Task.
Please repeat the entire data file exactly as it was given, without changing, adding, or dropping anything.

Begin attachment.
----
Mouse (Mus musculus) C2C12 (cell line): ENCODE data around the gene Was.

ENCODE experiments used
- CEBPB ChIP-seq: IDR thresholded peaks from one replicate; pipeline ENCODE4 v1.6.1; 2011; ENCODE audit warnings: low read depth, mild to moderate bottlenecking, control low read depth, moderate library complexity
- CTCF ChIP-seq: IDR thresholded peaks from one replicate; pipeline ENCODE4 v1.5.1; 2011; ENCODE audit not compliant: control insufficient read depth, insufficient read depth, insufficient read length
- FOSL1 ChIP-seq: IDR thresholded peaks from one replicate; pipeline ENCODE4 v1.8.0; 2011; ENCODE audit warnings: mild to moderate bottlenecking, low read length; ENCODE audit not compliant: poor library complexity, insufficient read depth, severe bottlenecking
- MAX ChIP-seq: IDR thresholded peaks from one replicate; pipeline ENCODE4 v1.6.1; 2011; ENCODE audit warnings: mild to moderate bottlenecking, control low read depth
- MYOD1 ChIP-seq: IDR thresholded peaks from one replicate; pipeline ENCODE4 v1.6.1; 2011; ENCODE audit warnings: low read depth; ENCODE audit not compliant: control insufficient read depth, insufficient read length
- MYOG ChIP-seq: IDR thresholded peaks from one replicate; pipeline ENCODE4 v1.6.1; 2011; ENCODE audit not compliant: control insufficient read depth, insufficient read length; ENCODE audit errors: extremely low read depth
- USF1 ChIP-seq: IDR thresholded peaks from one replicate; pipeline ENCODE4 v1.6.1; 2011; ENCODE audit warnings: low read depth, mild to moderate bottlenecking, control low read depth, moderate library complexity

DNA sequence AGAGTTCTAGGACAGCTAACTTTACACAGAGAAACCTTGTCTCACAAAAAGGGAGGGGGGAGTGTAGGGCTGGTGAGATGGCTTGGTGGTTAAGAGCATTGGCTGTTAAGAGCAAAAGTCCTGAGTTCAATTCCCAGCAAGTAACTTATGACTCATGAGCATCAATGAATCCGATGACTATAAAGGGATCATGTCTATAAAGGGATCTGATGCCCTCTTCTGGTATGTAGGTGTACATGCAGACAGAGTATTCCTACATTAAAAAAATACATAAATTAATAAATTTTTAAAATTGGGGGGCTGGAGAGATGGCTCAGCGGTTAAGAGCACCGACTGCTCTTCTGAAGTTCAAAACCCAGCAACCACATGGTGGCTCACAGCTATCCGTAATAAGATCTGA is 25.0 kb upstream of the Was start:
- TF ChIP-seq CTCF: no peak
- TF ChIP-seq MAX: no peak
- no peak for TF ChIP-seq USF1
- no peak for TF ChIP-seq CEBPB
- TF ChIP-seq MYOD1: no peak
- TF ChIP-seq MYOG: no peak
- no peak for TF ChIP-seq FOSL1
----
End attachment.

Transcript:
Mouse (Mus musculus) C2C12 (cell line): ENCODE data around the gene Was.

ENCODE experiments used
- CEBPB ChIP-seq: IDR thresholded peaks from one replicate; pipeline ENCODE4 v1.6.1; 2011; ENCODE audit warnings: low read depth, mild to moderate bottlenecking, control low read depth, moderate library complexity
- CTCF ChIP-seq: IDR thresholded peaks from one replicate; pipeline ENCODE4 v1.5.1; 2011; ENCODE audit not compliant: control insufficient read depth, insufficient read depth, insufficient read length
- FOSL1 ChIP-seq: IDR thresholded peaks from one replicate; pipeline ENCODE4 v1.8.0; 2011; ENCODE audit warnings: mild to moderate bottlenecking, low read length; ENCODE audit not compliant: poor library complexity, insufficient read depth, severe bottlenecking
- MAX ChIP-seq: IDR thresholded peaks from one replicate; pipeline ENCODE4 v1.6.1; 2011; ENCODE audit warnings: mild to moderate bottlenecking, control low read depth
- MYOD1 ChIP-seq: IDR thresholded peaks from one replicate; pipeline ENCODE4 v1.6.1; 2011; ENCODE audit warnings: low read depth; ENCODE audit not compliant: control insufficient read depth, insufficient read length
- MYOG ChIP-seq: IDR thresholded peaks from one replicate; pipeline ENCODE4 v1.6.1; 2011; ENCODE audit not compliant: control insufficient read depth, insufficient read length; ENCODE audit errors: extremely low read depth
- USF1 ChIP-seq: IDR thresholded peaks from one replicate; pipeline ENCODE4 v1.6.1; 2011; ENCODE audit warnings: low read depth, mild to moderate bottlenecking, control low read depth, moderate library complexity

DNA sequence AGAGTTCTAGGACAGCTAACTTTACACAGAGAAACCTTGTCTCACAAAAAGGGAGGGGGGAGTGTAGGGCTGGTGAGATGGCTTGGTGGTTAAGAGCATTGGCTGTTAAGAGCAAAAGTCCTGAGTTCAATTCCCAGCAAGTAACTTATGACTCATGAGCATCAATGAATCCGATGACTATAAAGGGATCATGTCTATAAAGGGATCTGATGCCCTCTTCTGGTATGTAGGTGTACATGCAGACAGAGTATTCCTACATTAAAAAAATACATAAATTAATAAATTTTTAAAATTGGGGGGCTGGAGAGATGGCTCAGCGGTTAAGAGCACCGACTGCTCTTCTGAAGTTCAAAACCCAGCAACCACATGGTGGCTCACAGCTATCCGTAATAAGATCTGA is 25.0 kb upstream of the Was start:
- TF ChIP-seq CTCF: no peak
- TF ChIP-seq MAX: no peak
- no peak for TF ChIP-seq USF1
- no peak for TF ChIP-seq CEBPB
- TF ChIP-seq MYOD1: no peak
- TF ChIP-seq MYOG: no peak
- no peak for TF ChIP-seq FOSL1